Details

Power Generation, Operation, and Control


Power Generation, Operation, and Control


3. Aufl.

von: Allen J. Wood, Bruce F. Wollenberg, Gerald B. Sheblé

111,99 €

Verlag: Wiley
Format: EPUB
Veröffentl.: 18.12.2013
ISBN/EAN: 9781118733912
Sprache: englisch
Anzahl Seiten: 656

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Beschreibungen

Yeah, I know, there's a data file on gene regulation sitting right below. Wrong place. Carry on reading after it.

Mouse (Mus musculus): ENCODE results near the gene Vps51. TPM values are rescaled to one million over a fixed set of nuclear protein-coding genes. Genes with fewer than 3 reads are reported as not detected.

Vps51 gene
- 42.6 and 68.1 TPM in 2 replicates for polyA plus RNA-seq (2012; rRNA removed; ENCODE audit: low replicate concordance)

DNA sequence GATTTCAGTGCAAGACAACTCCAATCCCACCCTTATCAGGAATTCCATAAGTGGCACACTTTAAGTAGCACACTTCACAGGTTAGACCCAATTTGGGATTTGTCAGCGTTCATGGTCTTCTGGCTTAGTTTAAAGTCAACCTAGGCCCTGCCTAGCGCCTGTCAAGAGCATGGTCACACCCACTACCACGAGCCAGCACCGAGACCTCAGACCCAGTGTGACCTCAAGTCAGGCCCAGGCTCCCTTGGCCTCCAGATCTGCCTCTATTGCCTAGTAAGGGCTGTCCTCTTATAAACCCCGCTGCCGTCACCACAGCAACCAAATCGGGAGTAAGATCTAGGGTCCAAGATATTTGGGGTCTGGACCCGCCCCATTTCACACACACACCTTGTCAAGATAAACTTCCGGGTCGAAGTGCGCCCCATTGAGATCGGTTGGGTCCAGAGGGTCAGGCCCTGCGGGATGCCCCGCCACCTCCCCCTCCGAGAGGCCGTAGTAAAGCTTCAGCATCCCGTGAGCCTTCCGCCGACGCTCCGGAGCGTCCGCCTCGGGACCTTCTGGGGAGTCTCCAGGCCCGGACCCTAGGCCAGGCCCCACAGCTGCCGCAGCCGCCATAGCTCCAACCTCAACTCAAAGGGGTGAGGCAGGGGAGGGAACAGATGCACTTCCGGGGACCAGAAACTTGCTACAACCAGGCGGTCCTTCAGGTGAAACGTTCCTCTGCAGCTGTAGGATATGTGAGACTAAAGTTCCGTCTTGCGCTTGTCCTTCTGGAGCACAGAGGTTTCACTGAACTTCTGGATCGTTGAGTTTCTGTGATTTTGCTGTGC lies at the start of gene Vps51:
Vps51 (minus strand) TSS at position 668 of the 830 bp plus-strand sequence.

<p><b>A thoroughly revised new edition of the definitive work on power systems best practices</b> <p>In this eagerly awaited new edition, Power Generation, Operation, and Control continues to provide engineers and academics with a complete picture of the techniques used in modern power system operation. Long recognized as the standard reference in the field, the book has been thoroughly updated to reflect the enormous changes that have taken place in the electric power industry since the Second Edition was published seventeen years ago. <p>With an emphasis on both the engineering and economic aspects of energy management, the Third Edition introduces central "terminal" characteristics for thermal and hydroelectric power generation systems, along with new optimization techniques for tackling real-world operating problems. Readers will find a range of algorithms and methods for performing integrated economic, network, and generating system analysis, as well as modern methods for power system analysis, operation, and control. Special features include: <ul> <li>State-of-the-art topics such as market simulation, multiple market analysis, contract and market bidding, and other business topics</li> <li>Chapters on generation with limited energy supply, power flow control, power system security, and more</li> <li>An introduction to regulatory issues, renewable energy, and other evolving topics</li> <li>New worked examples and end-of-chapter problems</li> <li>A companion website with additional materials, including MATLAB programs and power system sample data sets</li> </ul>